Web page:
Monday, 14 March 2016

One in four people worldwide have fatty liver

One in four people worldwide have fatty liver

Obesity is a major public health problem and is associated with an increased risk of Non-Alcoholic Fatty Liver Disease, lifestyle modifications are crucial: IMA

Fatty liver, or steatosis, is a term that describes the buildup of fat in the liver. While it’s normal to have some fat in your liver, more than 5 to 10 percent of your liver weight is fat in the case of fatty liver. Fatty liver is a reversible condition that can be resolved with changed behaviors. It often has no symptoms and typically does not cause permanent damage.
As per a recent study pubished in the journal of Hepatology by Dr. Younossi and colleagues, the pooled worldwide prevalence of nonalcoholic fatty liver disease, diagnosed through imaging, was found to be 25.24%. The Middle East and South America had the highest prevalence, while Africa had the lowest prevalence. Simple fatty liver is also very common in India reflecting the number of people who are obese or overweight. It is one of the most common forms of liver disease, with an estimated 30-40%% people in India having early forms of NAFLD.
Speaking about the same, Dr. SS Agarwal – National President IMA & Padma Shri Awardee Dr KK Aggarwal, Honorary Secretary General IMA & President HCFI said, “Obesity is a major public health problem and is associated with an increased risk of NAFLD among other metabolic disorders. Even a 5% weight loss can be enough, but we should aim for at least a 10% decrease in weight to reduce risk for metabolic syndrome. All physicians must encourage lifestyle changes in their patients and help them make the right choices about food and exercise. Diseases like NAFLD, obesity, diabetes and hypertension are all preventable and manageable. With their rising incidence, awareness generation is crucial.”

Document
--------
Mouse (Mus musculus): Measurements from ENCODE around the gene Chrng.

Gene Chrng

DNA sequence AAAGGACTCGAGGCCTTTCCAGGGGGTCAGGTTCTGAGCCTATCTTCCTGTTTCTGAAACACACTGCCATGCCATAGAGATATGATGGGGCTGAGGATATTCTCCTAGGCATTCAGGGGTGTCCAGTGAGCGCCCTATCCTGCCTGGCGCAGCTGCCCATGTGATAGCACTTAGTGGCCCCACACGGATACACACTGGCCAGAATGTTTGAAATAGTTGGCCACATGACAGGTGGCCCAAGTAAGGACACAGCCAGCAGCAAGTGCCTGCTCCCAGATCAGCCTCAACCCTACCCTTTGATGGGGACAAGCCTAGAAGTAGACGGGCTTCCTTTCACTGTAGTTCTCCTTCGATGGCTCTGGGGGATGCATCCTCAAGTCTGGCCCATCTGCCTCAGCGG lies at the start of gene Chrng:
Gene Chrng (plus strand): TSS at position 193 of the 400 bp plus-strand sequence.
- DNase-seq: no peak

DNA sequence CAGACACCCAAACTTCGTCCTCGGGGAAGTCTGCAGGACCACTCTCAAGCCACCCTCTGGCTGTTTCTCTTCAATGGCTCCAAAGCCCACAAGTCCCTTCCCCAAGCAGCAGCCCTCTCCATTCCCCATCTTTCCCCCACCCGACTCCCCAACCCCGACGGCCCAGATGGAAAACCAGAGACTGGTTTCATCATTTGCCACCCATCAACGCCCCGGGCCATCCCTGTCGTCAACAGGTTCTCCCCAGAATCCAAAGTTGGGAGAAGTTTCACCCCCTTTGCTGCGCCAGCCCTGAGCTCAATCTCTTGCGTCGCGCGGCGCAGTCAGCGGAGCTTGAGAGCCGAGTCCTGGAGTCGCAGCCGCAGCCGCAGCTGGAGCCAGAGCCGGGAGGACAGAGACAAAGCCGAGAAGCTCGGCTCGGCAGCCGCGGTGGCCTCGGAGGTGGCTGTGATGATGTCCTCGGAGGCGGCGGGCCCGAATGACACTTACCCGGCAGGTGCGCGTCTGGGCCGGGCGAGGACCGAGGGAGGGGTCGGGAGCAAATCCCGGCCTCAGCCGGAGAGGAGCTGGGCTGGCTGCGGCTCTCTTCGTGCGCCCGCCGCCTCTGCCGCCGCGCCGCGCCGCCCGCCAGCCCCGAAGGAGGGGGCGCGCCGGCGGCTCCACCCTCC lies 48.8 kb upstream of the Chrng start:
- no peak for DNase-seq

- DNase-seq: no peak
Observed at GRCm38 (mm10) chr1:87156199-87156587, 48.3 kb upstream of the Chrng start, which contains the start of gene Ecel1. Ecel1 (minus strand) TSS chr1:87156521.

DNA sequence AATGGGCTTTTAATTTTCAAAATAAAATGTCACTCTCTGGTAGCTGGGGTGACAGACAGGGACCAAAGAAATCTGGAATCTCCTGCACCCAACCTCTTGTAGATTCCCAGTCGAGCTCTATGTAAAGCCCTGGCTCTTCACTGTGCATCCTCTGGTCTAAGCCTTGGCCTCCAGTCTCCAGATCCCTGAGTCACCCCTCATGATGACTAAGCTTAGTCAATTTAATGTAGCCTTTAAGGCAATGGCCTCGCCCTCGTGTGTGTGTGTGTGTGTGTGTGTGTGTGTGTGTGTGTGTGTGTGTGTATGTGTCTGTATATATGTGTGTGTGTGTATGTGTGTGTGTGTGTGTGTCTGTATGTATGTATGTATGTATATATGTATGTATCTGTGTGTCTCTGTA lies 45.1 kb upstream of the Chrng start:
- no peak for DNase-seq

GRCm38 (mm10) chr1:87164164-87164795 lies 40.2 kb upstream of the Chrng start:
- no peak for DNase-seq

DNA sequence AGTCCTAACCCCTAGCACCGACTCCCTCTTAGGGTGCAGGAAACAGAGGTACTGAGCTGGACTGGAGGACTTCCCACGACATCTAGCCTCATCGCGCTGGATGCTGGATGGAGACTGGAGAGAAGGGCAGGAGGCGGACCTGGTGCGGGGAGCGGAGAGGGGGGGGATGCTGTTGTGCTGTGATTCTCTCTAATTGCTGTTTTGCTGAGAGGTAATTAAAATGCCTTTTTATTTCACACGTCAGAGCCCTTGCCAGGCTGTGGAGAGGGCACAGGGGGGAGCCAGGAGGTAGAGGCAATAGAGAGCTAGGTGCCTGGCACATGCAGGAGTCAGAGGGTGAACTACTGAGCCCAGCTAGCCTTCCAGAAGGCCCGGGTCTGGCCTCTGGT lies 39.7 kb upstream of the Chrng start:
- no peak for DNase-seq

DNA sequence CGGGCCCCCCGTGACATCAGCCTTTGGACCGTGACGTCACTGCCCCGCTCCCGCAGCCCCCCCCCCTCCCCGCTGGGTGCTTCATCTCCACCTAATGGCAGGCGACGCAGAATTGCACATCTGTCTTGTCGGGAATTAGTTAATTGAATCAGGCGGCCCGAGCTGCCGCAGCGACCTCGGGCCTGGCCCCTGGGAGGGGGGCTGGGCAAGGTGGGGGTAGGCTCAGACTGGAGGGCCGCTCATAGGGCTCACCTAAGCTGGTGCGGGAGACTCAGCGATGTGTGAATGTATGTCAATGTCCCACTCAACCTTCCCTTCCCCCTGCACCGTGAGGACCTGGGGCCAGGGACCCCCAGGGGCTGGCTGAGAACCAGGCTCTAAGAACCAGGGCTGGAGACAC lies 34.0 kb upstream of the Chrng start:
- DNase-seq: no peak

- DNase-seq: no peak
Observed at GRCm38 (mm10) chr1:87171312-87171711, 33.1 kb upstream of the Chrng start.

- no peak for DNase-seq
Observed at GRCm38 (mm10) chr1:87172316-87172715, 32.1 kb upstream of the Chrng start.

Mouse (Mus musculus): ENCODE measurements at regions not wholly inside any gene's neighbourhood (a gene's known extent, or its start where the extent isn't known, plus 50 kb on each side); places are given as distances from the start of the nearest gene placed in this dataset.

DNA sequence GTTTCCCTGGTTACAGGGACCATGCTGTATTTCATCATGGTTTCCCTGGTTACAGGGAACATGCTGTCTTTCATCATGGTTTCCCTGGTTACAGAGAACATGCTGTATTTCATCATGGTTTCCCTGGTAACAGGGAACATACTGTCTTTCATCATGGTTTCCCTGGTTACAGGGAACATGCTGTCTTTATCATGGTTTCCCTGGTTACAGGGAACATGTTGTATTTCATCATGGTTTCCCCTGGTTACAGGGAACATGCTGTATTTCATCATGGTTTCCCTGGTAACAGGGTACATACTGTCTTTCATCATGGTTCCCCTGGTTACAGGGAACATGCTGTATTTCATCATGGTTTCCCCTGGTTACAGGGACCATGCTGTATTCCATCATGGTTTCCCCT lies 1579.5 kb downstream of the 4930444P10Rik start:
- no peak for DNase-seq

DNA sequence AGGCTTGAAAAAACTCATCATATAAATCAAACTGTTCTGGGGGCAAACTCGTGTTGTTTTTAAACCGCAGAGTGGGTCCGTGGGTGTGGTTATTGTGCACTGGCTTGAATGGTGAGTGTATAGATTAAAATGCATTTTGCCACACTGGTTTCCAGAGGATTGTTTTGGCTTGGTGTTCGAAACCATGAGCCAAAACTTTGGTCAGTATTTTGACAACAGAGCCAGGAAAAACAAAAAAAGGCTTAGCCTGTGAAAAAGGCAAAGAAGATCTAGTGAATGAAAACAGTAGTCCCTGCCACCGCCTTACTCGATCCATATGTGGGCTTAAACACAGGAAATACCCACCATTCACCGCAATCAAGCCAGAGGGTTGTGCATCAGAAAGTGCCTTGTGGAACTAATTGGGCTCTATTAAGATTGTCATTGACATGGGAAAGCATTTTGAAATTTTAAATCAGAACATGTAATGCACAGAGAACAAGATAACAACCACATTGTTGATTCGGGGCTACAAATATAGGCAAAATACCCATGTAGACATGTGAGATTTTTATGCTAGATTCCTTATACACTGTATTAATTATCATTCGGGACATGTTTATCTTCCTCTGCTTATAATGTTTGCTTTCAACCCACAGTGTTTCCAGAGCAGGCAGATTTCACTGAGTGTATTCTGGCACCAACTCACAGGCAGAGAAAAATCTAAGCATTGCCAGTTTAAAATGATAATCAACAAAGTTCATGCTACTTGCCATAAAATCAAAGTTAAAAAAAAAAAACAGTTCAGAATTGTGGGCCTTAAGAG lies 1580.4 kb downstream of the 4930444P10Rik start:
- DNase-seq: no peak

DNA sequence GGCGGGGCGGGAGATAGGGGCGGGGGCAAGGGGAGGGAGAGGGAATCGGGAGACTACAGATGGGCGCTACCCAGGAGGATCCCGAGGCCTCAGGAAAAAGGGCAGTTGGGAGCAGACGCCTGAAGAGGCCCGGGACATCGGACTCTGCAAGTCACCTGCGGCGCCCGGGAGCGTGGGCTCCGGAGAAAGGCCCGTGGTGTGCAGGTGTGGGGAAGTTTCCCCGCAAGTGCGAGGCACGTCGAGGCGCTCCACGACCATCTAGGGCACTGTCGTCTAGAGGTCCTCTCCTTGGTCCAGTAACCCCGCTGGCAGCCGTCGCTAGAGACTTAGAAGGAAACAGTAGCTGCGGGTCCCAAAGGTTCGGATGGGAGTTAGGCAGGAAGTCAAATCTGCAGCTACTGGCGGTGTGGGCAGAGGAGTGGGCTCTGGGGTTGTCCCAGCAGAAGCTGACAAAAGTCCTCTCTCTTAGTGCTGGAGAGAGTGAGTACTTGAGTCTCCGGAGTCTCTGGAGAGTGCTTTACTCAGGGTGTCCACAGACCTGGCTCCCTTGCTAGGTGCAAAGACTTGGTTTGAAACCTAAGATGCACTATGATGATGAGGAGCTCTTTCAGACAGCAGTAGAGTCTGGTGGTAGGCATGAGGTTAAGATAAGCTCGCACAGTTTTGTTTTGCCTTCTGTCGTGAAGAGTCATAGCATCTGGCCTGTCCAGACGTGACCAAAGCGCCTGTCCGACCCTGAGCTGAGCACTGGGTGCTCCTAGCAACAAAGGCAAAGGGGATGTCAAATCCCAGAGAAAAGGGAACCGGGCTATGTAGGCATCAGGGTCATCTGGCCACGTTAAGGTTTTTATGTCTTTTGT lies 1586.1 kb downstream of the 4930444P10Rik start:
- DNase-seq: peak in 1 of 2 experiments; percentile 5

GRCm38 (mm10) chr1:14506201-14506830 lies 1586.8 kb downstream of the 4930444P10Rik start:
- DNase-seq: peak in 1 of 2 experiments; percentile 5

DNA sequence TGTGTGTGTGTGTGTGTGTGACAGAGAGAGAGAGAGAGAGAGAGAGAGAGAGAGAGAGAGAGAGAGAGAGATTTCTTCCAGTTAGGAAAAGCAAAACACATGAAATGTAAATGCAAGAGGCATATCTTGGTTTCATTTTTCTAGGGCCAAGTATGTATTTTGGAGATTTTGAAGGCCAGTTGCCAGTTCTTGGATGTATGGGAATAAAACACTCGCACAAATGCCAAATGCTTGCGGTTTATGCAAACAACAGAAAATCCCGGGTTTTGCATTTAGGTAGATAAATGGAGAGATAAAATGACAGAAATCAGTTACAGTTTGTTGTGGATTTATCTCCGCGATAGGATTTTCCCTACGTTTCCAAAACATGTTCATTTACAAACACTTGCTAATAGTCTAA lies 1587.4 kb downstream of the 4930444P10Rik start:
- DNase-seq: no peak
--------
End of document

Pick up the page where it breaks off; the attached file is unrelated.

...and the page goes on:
While simple fatty liver is not life-threatning, it can eventually lead to conditions which are including inflammation (non-alcoholic steatohepatitis, or NASH) and scarring of the liver. Given that the disease is linked to being overweight or obese, people suffering from the disease irrespective of its severity are more at risk of developing a stroke or heart attack – this risk appears to be higher in those who have NASH.

NAFLD is often diagnosed after liver function tests (a type of blood test) produce an abnormal result and other liver conditions, such as hepatitis, are ruled out. However, NAFLD can be present even when routine liver blood tests are normal. One is more likely to develop NAFLD and more severe forms of the disease, such as NASH, fibrosis or cirrhosis if they are obese or overweight, have type 2 diabetes, have high cholesterol, are over the age of 50 and smoke regularly.

The most important thing that people with NAFLD can do is to go on a gradual weight loss programme and exercise regularly. Simple fatty liver may go away if the underlying cause is tackled. For example, losing excess weight or controlling diabetes better can make fatty liver disappear. It takes up to 6 months for the fatty liver to return to normal after taking the appropriate actions. If a person with NAFLD smokes, it's really important to give it up, as smoking not only puts one at high risk of severe fatty liver conditions but also doubles the risk heart attack and stroke. It is also important to keep hypertension in check. Meditation and other stress management programs are recommended. While NAFLD is not caused by alcohol, it may make the condition worse. Hence it is important not to take alcohol when you are predisposed to NAFLD already. It doubles the risk of damage to the liver and hence cirrhosis can set in early.

Prevention is better than cure, make necessary lifestyle changes today.

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